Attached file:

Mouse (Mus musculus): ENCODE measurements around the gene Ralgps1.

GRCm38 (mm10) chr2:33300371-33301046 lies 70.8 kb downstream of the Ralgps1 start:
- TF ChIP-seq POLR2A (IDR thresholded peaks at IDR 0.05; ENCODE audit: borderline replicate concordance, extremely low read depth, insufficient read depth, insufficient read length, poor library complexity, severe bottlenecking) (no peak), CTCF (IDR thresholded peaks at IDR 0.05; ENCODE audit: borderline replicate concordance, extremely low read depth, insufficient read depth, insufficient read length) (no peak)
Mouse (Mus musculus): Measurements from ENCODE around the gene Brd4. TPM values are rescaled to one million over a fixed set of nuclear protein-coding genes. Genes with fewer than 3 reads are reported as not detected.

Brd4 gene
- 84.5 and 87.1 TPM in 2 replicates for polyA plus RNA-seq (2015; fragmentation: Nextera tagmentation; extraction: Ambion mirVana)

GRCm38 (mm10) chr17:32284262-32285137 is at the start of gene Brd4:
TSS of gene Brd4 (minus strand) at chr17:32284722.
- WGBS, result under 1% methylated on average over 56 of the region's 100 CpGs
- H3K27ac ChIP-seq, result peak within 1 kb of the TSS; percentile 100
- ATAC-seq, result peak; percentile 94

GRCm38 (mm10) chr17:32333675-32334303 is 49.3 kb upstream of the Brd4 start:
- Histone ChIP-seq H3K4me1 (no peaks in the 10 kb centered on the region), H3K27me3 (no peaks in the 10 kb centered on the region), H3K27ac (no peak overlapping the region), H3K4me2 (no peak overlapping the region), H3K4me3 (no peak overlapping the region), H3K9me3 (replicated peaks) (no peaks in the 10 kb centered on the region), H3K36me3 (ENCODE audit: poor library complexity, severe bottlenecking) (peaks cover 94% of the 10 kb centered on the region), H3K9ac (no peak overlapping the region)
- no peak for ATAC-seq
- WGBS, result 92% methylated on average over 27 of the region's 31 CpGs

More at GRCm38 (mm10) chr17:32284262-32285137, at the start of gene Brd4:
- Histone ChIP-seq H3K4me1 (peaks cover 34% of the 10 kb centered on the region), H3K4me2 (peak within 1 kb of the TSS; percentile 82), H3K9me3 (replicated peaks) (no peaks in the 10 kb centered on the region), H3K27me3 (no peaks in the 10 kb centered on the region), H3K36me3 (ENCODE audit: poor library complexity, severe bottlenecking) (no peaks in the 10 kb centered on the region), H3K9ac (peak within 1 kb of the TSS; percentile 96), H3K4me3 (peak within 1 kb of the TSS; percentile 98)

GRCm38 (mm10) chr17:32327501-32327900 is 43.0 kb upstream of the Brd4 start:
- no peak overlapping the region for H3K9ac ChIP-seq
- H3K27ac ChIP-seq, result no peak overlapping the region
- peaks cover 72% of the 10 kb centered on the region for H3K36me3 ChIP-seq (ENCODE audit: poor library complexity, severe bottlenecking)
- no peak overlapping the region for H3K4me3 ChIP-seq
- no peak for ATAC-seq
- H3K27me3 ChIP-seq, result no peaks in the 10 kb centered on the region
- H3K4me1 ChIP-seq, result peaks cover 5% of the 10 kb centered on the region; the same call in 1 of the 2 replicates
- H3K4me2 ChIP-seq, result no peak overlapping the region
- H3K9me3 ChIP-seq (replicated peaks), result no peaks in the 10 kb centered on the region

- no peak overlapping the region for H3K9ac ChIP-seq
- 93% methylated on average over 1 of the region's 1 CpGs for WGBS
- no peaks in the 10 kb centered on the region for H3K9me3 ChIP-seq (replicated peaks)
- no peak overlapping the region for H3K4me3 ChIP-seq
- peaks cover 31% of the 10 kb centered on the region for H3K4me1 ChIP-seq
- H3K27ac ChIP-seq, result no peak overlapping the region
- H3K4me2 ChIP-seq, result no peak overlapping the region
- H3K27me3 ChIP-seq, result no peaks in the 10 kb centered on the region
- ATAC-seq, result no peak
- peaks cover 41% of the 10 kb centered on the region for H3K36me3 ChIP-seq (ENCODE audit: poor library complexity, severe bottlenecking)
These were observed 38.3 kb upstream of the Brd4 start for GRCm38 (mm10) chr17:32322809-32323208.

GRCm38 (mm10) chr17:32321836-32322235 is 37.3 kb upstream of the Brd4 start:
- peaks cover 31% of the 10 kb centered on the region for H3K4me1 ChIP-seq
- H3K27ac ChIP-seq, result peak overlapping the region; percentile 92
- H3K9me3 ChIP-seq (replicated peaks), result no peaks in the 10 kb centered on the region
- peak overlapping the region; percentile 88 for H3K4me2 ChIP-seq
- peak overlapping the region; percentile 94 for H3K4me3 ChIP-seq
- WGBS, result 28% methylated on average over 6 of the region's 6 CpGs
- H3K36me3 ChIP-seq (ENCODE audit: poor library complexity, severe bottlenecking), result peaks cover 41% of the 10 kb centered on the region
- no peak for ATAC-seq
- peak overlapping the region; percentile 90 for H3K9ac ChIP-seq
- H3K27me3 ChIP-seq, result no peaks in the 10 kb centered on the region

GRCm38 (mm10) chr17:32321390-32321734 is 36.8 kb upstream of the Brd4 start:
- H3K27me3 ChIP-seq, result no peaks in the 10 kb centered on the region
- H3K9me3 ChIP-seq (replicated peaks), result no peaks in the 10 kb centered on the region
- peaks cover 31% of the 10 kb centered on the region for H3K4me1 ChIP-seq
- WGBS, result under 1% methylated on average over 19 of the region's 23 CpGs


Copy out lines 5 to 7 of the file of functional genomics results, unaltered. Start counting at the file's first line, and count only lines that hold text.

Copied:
Brd4 gene
- 84.5 and 87.1 TPM in 2 replicates for polyA plus RNA-seq (2015; fragmentation: Nextera tagmentation; extraction: Ambion mirVana)

GRCm38 (mm10) chr17:32284262-32285137 is at the start of gene Brd4: